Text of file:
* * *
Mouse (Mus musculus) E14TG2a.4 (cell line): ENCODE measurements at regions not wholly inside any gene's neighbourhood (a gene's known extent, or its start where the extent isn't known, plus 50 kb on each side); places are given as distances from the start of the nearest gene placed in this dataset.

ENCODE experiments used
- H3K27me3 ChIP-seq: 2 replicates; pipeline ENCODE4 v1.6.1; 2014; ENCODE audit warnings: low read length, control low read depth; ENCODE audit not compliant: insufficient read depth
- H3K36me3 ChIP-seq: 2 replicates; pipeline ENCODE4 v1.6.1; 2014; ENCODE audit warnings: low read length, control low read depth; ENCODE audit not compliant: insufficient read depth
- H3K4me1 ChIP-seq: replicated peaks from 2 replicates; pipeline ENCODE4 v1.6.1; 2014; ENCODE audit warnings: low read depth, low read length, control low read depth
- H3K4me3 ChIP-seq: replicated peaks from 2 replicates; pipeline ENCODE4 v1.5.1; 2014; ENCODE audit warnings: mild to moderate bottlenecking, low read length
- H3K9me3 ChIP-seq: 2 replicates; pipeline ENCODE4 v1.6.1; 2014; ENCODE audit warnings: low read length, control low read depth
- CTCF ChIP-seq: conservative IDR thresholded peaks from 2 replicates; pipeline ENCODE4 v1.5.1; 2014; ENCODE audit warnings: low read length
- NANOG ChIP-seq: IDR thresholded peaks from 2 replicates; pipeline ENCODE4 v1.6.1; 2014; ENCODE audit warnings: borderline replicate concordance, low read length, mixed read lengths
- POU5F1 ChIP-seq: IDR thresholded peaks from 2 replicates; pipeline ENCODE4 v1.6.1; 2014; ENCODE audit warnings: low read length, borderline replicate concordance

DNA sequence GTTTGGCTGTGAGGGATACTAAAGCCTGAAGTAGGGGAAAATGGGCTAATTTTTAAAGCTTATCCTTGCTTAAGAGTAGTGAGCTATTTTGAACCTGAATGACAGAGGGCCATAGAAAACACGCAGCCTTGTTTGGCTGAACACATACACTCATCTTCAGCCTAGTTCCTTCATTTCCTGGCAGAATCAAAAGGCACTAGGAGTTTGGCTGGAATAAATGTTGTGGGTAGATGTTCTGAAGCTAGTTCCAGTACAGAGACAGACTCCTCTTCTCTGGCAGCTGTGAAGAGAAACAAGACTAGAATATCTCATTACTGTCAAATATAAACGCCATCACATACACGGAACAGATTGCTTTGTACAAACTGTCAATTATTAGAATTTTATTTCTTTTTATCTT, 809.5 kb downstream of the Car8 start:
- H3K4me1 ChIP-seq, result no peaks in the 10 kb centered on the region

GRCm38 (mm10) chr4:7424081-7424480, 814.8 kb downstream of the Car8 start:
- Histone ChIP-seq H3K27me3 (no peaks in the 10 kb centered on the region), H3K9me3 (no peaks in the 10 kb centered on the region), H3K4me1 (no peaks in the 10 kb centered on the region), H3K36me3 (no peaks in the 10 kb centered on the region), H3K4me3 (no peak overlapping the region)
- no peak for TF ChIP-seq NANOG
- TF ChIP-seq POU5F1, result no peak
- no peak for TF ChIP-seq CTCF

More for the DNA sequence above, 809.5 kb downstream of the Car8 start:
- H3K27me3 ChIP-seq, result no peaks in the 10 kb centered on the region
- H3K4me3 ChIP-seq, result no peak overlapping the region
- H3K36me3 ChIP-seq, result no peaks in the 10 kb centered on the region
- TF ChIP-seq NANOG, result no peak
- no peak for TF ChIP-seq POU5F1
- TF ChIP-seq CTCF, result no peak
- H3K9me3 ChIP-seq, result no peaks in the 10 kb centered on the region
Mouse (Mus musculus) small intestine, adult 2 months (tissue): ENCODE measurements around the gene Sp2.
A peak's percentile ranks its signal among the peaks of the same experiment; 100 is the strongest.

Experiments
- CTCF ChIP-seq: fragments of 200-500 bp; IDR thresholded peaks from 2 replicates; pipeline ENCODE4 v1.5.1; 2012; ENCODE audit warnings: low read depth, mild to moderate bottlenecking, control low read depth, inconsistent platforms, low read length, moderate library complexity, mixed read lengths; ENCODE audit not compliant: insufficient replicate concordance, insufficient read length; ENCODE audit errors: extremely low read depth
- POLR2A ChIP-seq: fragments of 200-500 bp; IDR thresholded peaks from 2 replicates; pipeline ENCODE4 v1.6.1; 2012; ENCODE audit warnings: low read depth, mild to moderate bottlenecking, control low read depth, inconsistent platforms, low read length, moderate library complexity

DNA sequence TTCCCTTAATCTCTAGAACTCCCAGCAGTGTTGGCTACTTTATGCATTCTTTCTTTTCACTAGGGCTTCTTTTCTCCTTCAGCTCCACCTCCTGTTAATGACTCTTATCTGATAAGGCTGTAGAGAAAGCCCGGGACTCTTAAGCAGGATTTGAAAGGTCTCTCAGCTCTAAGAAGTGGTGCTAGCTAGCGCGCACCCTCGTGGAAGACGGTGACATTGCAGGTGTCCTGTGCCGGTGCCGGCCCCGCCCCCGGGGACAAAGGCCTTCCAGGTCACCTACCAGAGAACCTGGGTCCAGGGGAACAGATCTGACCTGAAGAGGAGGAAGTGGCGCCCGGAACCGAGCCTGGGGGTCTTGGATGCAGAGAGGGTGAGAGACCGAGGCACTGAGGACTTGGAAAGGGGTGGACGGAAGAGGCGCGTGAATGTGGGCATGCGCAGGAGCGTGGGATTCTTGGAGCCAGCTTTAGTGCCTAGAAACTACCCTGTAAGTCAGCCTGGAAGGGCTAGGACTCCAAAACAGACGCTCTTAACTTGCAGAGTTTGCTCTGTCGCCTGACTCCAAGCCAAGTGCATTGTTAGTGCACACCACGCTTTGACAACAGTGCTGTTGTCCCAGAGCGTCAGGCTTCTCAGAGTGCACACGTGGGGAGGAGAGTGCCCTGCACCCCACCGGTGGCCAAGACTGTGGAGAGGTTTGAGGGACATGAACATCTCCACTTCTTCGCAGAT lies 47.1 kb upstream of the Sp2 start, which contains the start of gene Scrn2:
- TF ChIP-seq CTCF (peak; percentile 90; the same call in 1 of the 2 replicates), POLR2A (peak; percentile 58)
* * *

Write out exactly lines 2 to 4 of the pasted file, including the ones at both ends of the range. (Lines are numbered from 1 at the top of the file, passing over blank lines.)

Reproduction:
ENCODE experiments used
- H3K27me3 ChIP-seq: 2 replicates; pipeline ENCODE4 v1.6.1; 2014; ENCODE audit warnings: low read length, control low read depth; ENCODE audit not compliant: insufficient read depth
- H3K36me3 ChIP-seq: 2 replicates; pipeline ENCODE4 v1.6.1; 2014; ENCODE audit warnings: low read length, control low read depth; ENCODE audit not compliant: insufficient read depth